When Scratch-Off Lottery Cards Offer Zero Payoff
The lottery, of course, is the moron's bet, a surefire way for anyone who knows his way around statistics to feel vastly superior to the mere mortals who line up at convenience stores to discard their hard-earned dollars.
The odds against winning big are so terrifically high that you'd be better off eating your dollars and hoping that your body magically transforms them into gold.
The statistical folly of state lotteries obviously isn't enough to dissuade millions from hoping for a miracle. Now comes a business professor at Washington and Lee University in Virginia with a design on a lottery that offers far better odds: The court system.
Scott Hoover, who teaches Investments, Managerial Finance and Applied Statistics in Washington and Lee's school of commerce, economics and politics, did a little computing and determined that the Virginia Lottery routinely sells many thousands of scratch-off cards for which there is not merely a slight chance of winning, but rather zero chance. Nil, nada, zippo--as in they already sold and redeemed the winning tickets and there ain't none left.
Hoover has filed a claim notifying the lottery that he plans to sue their collective rears for engaging in a massive fraud against the poor schlubs who buy tickets believing that they at least have some chance to win. As Hoover figures it, the state owes lottery players about $85 million in refunds. The lottery says everything's kosher and the professor should go away.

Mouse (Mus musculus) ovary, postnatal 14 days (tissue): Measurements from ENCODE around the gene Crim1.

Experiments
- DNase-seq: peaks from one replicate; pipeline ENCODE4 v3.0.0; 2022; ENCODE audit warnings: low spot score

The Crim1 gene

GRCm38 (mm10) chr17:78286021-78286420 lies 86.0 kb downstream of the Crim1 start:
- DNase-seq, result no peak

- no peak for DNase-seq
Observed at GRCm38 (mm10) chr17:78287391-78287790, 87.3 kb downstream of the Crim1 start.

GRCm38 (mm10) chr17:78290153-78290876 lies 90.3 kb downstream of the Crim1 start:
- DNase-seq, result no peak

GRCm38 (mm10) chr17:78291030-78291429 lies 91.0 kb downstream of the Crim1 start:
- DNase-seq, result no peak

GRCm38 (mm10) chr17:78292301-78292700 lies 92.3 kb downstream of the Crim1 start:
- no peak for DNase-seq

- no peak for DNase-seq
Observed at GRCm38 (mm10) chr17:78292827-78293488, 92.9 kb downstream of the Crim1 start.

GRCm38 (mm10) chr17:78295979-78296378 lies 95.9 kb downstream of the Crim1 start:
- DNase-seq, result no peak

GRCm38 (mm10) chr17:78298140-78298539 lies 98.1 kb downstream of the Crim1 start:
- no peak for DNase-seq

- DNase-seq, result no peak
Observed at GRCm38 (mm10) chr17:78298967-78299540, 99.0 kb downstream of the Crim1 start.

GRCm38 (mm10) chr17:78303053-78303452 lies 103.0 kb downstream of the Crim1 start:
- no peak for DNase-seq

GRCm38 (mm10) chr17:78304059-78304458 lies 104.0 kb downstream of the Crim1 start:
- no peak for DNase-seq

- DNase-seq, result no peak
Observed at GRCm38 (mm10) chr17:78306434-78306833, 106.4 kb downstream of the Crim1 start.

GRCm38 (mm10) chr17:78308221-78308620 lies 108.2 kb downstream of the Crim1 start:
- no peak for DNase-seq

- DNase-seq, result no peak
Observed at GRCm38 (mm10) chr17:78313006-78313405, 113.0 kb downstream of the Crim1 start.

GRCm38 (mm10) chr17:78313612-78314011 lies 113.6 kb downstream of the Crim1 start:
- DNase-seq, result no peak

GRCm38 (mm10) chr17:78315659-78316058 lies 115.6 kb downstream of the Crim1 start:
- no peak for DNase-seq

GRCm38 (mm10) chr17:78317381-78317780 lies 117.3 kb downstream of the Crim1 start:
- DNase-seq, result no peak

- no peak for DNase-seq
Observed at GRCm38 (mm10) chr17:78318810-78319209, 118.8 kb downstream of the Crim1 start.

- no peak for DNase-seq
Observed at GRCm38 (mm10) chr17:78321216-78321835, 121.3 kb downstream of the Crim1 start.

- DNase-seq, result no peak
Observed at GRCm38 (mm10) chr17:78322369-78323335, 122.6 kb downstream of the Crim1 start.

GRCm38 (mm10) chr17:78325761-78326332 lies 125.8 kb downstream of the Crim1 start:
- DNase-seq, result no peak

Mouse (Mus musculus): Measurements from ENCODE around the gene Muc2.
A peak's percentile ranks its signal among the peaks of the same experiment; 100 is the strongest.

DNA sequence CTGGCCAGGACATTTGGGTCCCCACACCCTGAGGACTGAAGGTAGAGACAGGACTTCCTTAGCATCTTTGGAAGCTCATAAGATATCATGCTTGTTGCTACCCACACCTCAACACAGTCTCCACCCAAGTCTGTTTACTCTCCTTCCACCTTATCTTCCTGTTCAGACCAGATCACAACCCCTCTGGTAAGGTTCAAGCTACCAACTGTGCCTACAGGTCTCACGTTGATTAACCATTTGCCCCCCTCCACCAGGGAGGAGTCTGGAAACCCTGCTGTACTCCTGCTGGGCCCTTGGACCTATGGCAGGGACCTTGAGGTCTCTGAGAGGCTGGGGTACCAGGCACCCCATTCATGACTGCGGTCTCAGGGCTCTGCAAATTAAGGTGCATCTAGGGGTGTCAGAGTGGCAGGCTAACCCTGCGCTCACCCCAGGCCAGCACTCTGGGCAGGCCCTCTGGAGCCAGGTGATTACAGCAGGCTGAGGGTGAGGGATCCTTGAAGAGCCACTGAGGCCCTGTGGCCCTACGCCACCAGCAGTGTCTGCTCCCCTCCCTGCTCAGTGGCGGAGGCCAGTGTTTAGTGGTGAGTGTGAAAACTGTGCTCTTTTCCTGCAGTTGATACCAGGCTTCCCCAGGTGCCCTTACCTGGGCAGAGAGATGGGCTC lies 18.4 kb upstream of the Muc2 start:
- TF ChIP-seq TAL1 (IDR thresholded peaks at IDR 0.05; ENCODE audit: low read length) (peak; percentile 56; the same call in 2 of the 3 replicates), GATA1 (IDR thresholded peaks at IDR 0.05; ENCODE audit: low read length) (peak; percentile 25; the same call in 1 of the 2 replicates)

At first glance, I thought Professor Hoover was a hero of the people. Finally, an academic getting out of the ivy-covered tower to do some research on behalf of the little guy, right? It appeals to the populist in all of us. But as some of your comments on Tim Craig's news story point out, it's not quite so simple.
In fact, the state lottery has for years maintained a web page that notified lottery players when the top prizes in each game have been won, rendering that game rather pointless. Even if Hoover is right that the state has failed to live up to the letter of its own policy, which calls for removing such dead cards from retail outlets as soon as the winning tickets have been redeemed, the fact is that the lottery puts the correct info out there. And there's no evidence that the lottery is intentionally trying to keep games on the market after winners have already emerged.
To the contrary, the state does move to close down games in which the top prizes have been distributed--just not fast enough for the professor's taste. (It's admittedly a bit far-fetched to expect that your average scratch-off card buyer--an impulse buy if there ever were one--to first check in on the lottery's web page to see which games still have the most prizes extant.)
And there is the basic fact that since it is so well documented that lotteries are regressive and offer lousy odds, buyers ought to know better.
So while Professor Hoover is likely delighted to have had his few days of fame--watch for enrollment in his courses to spike next semester--I can't say I'd be too thrilled to have a large pile of tax dollars go his way in damages should he win his case against Virginia's lottery. The professor has made his point and given lottery players fair warning. Now it's time for him to go back to teaching Investments.
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